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New Mega MRI System at UAMS to Aid in Study of the Brain

 Workers ready the MRI machine to be installed at the Psychiatric Research Institute.
Workers ready the MRI machine to be installed at the Psychiatric Research Institute.
The new MRI machine is delivered through a hole in the side of the Psychiatric Research Institute.
The new MRI machine is delivered through a hole in the side of the Psychiatric Research Institute.
G. Richard Smith, Institute director (second from left) watches with others as the new MRI is installed.
G. Richard Smith, Institute director (second from left) watches with others as the new MRI is installed.

Dec. 17, 2008 | The human brain is the command center of the human body, controlling virtually all aspects of movement and function. It operates at lightning speed, but when a problem occurs, the results can be disastrous.

Being able to determine the exact cause and location of such a problem within the brain often requires major surgery. A new magnetic resonance imaging (MRI) system at the University of Arkansas for Medical Sciences (UAMS) will allow clinicians and researchers to learn more about the inner workings of the brain, and even witness the human thought process in action, without making a single incision.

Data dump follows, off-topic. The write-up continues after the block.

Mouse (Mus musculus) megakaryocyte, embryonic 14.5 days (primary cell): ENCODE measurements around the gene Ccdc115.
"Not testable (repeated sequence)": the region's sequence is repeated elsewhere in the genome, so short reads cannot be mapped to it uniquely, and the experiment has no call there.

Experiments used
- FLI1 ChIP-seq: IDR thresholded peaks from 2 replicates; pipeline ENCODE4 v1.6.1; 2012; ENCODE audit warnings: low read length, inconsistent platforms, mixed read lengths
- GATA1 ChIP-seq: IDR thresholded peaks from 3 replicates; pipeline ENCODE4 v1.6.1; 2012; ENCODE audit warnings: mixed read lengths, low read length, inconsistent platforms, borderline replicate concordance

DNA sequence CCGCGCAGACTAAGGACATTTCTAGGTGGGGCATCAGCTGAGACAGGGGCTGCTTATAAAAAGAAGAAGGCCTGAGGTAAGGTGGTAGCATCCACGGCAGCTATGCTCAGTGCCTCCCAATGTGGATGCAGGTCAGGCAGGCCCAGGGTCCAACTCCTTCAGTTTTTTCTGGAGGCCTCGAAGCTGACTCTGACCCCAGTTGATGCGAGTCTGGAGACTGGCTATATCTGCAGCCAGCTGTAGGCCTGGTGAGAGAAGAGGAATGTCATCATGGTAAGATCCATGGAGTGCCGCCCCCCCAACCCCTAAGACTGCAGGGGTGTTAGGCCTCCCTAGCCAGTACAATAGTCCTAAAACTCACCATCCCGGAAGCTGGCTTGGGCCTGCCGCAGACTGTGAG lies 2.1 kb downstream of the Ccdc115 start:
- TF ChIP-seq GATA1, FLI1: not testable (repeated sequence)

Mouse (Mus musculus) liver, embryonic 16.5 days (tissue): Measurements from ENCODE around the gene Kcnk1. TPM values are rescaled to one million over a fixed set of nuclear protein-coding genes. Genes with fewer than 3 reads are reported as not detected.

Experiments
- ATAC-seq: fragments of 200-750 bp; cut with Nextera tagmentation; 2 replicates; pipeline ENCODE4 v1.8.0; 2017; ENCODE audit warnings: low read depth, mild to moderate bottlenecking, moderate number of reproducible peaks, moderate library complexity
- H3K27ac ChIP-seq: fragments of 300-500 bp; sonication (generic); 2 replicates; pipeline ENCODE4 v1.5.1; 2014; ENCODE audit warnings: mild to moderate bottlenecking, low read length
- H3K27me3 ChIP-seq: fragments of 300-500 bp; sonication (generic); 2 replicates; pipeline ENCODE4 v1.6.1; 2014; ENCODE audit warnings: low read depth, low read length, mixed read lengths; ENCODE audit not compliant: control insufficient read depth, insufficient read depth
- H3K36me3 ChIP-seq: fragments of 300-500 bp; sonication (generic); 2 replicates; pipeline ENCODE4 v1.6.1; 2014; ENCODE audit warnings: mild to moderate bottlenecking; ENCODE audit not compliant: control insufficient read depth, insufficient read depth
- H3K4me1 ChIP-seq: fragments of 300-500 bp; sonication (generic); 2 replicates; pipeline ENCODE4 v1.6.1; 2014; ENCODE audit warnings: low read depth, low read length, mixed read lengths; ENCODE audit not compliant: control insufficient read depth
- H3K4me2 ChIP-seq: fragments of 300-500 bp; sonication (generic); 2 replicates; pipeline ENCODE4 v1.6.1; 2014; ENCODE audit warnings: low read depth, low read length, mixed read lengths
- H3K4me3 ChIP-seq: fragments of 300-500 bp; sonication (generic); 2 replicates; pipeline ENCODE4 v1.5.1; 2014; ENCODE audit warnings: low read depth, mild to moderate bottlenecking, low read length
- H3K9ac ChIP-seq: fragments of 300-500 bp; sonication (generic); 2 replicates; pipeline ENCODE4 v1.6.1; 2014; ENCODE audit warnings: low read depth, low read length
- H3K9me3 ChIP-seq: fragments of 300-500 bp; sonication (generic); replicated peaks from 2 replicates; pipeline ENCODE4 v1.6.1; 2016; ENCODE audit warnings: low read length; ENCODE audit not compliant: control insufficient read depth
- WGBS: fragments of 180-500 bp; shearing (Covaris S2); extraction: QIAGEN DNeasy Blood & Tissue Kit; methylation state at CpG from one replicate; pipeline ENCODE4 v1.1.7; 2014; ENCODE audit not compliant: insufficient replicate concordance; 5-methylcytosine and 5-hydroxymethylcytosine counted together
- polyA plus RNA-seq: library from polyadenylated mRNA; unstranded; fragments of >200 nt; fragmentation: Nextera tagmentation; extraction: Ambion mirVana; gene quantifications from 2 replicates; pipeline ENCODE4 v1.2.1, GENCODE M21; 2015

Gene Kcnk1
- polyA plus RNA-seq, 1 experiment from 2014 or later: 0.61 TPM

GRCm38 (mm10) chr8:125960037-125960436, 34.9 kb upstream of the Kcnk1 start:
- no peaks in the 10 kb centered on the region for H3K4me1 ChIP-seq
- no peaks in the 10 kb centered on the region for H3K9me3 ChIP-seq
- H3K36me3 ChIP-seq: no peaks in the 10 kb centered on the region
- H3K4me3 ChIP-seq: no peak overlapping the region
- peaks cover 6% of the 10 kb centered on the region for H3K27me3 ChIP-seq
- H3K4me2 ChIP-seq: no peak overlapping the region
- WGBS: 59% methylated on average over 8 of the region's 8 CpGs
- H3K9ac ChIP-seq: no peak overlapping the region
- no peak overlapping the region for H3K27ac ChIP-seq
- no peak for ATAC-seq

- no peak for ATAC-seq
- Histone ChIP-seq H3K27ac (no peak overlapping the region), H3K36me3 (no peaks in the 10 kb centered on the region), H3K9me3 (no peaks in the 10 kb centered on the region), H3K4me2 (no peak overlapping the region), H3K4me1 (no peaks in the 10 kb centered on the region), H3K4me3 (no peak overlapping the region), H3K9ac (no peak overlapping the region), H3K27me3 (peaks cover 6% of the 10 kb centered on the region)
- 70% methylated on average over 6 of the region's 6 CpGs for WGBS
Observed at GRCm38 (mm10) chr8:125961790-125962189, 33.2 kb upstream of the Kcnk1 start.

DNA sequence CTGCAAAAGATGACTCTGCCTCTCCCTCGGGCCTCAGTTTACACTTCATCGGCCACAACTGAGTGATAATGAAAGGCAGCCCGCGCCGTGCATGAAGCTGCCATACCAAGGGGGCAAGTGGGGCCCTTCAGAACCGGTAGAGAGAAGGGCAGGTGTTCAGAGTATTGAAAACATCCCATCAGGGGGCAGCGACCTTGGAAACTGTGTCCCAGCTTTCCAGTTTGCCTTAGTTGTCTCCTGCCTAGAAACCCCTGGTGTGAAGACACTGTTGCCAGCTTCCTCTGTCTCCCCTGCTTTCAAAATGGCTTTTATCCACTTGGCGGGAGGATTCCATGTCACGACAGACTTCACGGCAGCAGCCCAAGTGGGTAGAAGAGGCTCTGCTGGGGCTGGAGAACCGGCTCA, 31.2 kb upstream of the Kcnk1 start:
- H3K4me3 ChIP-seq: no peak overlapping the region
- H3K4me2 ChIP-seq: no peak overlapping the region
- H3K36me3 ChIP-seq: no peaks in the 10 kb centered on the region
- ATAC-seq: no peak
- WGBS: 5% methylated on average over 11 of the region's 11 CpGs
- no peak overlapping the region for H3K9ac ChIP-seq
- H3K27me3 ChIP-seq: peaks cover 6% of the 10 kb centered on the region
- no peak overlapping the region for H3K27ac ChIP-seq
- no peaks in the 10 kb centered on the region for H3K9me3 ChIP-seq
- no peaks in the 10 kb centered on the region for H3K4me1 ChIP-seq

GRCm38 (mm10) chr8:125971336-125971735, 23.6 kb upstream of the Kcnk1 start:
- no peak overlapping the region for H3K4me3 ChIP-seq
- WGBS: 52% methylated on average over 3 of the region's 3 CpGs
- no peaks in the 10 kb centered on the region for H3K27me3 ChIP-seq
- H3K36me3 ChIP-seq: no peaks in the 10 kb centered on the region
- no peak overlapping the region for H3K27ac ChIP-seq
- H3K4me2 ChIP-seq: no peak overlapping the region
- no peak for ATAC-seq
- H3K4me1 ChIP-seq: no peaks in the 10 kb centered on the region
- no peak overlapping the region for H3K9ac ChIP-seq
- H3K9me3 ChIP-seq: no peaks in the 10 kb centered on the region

The new 3 Tesla system, installed recently in UAMS’ Psychiatric Research Institute, is twice as powerful as standard MRI machines and weighs roughly 10,000 pounds. It was placed in its new home with the aid of a megaforklift.

A tesla is a measure of magnetic field strength. The new 3T system, to be used for both clinical procedures and research studies, is equivalent to 30,000 times the earth’s magnetic field. The 3T system, one of only two in Arkansas (a similar unit is being used by the UAMS Department of Radiology) is capable of capturing detailed images of blood flow and brain activity.

It also processes those images faster than standard MRI systems, providing medical personnel with improved diagnostic capabilities.

“This instrument will significantly advance our research into addiction and other challenging behaviors,” said Warren Bickel, Ph.D., director of the Psychiatric Research Center’s Center for Addiction Research. “It will permit us to see how the brain of the addicted operates differently from the rest of us.”

By | 2017-01-28T09:52:01+00:00 December 17th, 2008|Medical News, UAMS News|0 Comments